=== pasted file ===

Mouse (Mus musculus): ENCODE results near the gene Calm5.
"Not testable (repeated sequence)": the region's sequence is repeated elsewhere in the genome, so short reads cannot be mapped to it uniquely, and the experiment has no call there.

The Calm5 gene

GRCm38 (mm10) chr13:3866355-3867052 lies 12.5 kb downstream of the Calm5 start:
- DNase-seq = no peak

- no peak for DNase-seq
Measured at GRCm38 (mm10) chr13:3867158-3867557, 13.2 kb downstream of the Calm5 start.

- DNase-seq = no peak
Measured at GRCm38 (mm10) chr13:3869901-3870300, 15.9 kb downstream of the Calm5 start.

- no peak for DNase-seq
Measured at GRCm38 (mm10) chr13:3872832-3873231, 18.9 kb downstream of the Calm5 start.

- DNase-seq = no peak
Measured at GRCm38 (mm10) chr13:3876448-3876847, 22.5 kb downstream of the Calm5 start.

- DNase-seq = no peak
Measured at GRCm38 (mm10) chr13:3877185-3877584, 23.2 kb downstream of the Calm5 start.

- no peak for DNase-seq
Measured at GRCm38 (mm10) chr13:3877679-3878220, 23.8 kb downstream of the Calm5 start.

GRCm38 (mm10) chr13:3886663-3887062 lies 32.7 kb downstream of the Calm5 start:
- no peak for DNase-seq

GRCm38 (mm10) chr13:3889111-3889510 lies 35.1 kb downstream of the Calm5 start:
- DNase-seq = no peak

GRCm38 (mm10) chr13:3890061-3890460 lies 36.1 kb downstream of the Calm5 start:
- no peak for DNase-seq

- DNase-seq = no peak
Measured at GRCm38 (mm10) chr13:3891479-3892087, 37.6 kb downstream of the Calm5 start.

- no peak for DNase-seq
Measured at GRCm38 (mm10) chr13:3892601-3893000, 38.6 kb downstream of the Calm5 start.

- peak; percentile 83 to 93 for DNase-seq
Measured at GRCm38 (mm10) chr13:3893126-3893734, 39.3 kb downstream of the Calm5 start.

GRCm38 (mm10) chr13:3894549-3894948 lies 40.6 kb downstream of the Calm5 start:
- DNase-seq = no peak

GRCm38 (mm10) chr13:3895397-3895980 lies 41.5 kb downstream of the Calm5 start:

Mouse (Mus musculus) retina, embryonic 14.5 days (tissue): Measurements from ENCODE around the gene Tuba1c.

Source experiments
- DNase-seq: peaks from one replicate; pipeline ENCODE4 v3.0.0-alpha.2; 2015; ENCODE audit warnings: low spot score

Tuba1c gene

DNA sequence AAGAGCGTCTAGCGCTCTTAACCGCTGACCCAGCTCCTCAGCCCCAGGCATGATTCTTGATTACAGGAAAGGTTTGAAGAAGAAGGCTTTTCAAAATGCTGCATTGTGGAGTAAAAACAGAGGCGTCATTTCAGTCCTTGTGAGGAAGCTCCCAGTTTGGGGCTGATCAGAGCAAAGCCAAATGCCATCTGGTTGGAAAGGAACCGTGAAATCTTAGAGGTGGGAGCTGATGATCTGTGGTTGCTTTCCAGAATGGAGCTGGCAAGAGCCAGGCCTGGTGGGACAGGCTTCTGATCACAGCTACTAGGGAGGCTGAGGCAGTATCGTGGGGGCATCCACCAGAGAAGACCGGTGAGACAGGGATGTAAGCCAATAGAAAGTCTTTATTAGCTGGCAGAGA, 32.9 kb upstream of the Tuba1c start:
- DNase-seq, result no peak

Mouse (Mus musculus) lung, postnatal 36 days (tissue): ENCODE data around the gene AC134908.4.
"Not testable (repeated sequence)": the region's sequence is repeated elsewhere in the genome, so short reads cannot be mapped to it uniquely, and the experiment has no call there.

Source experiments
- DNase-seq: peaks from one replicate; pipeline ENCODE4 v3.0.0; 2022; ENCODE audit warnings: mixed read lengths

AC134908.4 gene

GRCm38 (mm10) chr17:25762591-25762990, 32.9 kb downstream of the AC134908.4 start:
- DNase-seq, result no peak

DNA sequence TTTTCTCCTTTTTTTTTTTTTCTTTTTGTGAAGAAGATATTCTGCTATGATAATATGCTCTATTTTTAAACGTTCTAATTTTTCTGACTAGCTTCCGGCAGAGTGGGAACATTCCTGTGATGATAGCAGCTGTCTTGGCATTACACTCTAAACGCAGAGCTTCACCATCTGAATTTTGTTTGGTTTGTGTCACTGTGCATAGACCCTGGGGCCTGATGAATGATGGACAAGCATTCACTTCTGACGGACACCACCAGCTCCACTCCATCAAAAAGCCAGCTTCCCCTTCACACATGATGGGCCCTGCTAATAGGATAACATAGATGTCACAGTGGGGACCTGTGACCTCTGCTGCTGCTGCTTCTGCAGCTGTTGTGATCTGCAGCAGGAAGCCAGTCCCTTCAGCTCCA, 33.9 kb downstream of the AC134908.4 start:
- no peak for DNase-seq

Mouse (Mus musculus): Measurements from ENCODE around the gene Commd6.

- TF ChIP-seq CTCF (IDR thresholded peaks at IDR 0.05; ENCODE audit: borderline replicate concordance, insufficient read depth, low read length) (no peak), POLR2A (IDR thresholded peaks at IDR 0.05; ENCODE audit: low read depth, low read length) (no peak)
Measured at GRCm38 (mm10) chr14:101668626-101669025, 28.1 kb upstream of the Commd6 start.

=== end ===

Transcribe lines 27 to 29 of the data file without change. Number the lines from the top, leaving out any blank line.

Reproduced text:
Measured at GRCm38 (mm10) chr13:3892601-3893000, 38.6 kb downstream of the Calm5 start.

- peak; percentile 83 to 93 for DNase-seq
Measured at GRCm38 (mm10) chr13:3893126-3893734, 39.3 kb downstream of the Calm5 start.